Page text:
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It I was hoping for a better researched article on the lineage of various workout philosophies. Crossfit as an offspring of circuit training, the large family of aerobics including Tae-Bo and many other forgotten ideas.

I also found the tone towards all those excercises a little negative; working out and staying fit is clearly good, and establishing and popularizing excercising in the first generation in human history that had technology to really help with many physical tasks is a difficult and noble task.

The consequence of insufficient excercise on human health is too severe than to belittle the attempts or to focus only on the gender issues of the past.

Indeed. I get a little tired of the sneery tone many journalists take towards the past, giving themselves an implicit pat on the back for being sooo much smarter.

Cynically, that sort of tone is much more newsworthy than "exercise is good, health science is tricky and slow, so fads are probably bunk and anything is better than nothing". Write one timeless article like that and you're finished, but attacking the idiocy of whatever trend came before the current one is a stable opportunity.

(Even more cynically, it's the same dumb presentist instinct that shows up everywhere from film styles to foreign policy. "We've got to arm this faction because the stupid idiots before us armed that faction because the idiots before them armed the other faction...")

Yeah, all the little jabs at outdated cultural norms pretty much killed the article for me. We get it, people from 50 years ago had unrealistic beauty standards, you don't need to point it out every couple sentences

That’s not a journalist’s sneering tone towards the past: it’s the sneering of someone who has never understood exercise towards those who do it.

I can't speak to other methodologies, but if you're interested in the lineage and philosophy of Crossfit, the old journal articles by Glassman et al. are a gold mine.

https://journal.crossfit.com/article/what-is-fitness <- 2002 piece (with updated pictures) that really sums everything up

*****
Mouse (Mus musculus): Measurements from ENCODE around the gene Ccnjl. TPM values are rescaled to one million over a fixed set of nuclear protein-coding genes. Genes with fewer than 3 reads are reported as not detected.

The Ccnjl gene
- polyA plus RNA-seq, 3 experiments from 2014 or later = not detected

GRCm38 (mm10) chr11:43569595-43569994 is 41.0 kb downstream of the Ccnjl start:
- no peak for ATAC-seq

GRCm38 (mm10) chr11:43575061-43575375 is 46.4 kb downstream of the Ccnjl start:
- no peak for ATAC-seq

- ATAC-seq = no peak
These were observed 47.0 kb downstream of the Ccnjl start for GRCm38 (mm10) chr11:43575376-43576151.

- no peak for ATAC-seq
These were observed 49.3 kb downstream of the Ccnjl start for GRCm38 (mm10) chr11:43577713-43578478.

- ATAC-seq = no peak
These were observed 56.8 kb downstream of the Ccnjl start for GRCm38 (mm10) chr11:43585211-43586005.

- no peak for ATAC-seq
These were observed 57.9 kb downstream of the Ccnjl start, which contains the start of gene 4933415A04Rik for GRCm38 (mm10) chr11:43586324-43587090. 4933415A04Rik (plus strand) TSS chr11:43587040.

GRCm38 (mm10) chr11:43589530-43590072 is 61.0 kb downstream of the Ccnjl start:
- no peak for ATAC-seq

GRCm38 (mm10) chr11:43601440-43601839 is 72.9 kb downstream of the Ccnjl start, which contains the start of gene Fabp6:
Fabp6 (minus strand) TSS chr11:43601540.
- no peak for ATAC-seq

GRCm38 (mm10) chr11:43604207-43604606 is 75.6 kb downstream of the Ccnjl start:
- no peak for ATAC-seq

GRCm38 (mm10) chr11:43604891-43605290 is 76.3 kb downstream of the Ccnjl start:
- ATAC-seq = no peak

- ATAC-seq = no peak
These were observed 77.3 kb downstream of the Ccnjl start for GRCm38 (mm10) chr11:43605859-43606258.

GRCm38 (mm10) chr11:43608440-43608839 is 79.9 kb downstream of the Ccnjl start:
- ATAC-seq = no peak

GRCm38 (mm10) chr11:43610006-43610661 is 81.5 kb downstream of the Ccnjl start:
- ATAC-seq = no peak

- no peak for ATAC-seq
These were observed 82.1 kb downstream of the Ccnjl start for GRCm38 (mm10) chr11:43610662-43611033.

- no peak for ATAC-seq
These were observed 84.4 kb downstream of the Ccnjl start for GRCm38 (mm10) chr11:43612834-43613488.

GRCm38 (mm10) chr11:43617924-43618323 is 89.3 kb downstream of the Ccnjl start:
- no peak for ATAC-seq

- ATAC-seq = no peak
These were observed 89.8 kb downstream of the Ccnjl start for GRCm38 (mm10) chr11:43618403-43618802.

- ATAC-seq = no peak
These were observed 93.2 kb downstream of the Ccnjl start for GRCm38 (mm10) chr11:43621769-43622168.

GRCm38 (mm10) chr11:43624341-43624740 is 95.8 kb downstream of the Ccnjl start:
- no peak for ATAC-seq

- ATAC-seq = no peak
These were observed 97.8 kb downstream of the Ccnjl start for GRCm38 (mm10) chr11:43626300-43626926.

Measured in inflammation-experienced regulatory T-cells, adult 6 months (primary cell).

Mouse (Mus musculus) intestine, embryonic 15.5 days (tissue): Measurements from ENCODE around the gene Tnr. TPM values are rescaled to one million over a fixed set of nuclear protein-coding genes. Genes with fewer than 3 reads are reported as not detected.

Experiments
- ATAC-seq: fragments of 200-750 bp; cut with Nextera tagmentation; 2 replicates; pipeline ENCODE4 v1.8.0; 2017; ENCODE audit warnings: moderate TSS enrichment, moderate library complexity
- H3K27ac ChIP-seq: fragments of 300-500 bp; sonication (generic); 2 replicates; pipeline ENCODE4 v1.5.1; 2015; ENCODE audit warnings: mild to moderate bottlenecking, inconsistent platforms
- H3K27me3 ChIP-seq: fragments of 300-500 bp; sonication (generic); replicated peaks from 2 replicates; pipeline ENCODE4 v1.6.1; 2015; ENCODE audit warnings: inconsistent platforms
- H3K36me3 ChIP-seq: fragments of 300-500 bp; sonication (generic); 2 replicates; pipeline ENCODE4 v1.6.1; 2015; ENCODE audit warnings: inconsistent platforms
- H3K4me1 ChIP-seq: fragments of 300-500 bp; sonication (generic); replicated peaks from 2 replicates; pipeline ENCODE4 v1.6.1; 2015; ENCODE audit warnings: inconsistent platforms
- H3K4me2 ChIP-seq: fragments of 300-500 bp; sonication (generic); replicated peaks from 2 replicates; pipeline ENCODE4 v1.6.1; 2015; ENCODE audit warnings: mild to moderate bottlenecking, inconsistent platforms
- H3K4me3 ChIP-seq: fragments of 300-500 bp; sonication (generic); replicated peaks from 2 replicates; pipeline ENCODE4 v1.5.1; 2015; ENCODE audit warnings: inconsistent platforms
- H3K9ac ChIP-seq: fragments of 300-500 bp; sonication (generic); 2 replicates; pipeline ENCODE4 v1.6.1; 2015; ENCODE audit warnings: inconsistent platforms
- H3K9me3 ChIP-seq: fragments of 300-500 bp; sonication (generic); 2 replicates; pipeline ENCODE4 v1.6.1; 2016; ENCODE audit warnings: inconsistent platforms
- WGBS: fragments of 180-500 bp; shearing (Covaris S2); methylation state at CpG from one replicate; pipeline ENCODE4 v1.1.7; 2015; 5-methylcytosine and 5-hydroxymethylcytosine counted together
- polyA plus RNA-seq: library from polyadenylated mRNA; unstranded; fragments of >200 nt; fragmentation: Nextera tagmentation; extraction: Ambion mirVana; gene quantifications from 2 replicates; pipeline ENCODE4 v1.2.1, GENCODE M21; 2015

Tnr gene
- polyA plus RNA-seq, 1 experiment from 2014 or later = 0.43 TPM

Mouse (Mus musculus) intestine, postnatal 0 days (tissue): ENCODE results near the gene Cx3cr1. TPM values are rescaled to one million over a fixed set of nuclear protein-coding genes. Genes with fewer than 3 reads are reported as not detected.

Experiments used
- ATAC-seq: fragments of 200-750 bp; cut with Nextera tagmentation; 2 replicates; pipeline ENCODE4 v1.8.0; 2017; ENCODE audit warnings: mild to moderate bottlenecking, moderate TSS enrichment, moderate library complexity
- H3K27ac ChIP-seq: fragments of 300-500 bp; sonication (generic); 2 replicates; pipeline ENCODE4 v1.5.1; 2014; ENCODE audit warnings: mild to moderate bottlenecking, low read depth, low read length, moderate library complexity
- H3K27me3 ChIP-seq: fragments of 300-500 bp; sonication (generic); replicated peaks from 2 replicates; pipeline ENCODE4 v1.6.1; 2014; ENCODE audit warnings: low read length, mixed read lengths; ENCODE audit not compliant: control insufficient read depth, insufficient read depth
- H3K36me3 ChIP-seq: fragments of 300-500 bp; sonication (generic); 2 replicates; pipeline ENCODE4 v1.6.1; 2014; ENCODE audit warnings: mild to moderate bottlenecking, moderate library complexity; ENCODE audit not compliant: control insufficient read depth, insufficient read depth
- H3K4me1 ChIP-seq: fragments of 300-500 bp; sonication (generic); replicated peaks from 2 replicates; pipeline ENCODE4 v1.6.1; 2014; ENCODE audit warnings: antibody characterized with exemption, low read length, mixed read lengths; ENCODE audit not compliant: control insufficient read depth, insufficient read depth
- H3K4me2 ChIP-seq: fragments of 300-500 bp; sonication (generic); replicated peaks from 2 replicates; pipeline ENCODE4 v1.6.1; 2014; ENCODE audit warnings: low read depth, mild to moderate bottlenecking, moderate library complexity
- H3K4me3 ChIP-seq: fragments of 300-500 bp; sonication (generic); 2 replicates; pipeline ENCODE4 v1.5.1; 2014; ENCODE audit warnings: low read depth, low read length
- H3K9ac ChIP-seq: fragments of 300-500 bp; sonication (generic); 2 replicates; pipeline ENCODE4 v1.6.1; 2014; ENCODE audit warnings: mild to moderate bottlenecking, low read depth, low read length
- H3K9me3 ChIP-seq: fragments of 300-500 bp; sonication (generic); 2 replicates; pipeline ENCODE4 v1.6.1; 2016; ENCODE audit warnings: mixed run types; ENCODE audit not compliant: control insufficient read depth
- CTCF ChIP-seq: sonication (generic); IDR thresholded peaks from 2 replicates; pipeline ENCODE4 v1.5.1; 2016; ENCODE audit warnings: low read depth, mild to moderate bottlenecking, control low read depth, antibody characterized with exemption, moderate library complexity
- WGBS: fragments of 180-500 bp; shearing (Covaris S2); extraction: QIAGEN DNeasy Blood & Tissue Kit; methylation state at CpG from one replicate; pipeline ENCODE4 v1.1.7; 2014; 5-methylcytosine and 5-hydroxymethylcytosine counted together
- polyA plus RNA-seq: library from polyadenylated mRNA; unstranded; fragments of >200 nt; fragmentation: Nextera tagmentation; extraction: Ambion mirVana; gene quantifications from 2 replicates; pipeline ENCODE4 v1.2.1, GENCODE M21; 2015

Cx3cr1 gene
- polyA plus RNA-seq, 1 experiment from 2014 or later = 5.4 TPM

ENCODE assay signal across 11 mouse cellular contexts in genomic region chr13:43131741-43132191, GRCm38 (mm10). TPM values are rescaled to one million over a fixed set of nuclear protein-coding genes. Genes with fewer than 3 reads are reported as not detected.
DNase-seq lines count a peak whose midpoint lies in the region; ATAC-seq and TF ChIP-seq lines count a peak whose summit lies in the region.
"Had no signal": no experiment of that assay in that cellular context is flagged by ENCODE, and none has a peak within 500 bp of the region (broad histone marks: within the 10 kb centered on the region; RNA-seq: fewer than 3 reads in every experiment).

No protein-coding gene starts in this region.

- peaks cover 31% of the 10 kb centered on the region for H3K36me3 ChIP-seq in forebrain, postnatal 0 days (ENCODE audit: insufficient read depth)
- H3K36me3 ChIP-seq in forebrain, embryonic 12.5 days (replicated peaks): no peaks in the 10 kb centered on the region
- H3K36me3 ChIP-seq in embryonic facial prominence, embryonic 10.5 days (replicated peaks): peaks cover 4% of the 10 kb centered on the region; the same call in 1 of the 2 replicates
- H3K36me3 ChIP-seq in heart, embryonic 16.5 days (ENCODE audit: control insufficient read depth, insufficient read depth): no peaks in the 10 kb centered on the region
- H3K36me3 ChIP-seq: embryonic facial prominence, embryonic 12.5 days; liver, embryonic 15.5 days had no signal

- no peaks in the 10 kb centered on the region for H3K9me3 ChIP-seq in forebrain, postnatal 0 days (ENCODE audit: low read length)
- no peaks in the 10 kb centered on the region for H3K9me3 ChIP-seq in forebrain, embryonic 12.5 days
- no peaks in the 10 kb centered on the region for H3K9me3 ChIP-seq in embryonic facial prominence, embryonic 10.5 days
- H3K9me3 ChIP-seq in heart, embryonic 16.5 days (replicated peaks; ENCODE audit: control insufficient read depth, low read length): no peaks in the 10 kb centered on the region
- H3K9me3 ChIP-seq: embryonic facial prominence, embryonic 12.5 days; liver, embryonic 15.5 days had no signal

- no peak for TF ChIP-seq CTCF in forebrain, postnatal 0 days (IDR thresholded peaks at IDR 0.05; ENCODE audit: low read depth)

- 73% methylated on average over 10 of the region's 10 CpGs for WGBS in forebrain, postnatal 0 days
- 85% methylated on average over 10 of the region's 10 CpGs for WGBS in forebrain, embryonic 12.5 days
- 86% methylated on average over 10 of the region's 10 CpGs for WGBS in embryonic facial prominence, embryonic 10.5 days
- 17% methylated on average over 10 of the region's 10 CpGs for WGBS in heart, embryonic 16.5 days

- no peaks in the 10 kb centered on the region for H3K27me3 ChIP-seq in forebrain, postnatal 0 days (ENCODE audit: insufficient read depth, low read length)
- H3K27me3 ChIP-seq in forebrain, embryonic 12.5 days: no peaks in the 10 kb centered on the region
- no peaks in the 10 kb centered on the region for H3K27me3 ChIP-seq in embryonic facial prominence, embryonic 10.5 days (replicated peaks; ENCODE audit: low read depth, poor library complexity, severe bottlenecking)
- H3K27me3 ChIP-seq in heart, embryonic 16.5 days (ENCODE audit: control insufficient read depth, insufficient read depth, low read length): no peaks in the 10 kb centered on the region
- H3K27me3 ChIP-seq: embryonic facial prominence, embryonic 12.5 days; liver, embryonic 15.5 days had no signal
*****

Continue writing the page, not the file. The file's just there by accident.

http://library.crossfit.com/free/pdf/CFJ_2016_05_Pegboard-Wa... <- "Best of" index

I agree completely. This is just a superficial overview of the most obviously ridiculous manifestations of fitness trends, focused on ridiculing people's tastes and motivations. I'm personally frustrated by the quality of information that my friends and family get from various unqualified sources seeking money or attention, and I would love anything that would help them get a better critical perspective, but "isn't it all ridiculous" is not a critical perspective. It's easy to expose how people's concerns about physical fitness are wrapped up in vanity and arbitrary social norms, but you can do the same with food, shelter, and human relationships; does the author have anything interesting to say about what that means?

The closest the article comes to hinting at a more interesting point of view is when it points out in relation to a "Ms. Prudden" that "the paper’s honorific [in 1982] for the author was Miss; The Times was notoriously slow to accommodate Ms., adopting it only in 1986, 15 years after the founding of Ms. magazine." The purpose of mentioning this would seem to be to point out that fitness trends are not unique in reflecting contemporary social mores. But if we're already aware of this, then I'm not sure what the article has to offer except transtemporal voyeurism, trotting out the past to serve as a freak show for the present.

The history of fitness trends could make for an interesting way to see changes in popular ideas about health in gender roles across time. But this article is not a history; it is a catalog of mockery that happens to span a few decades.

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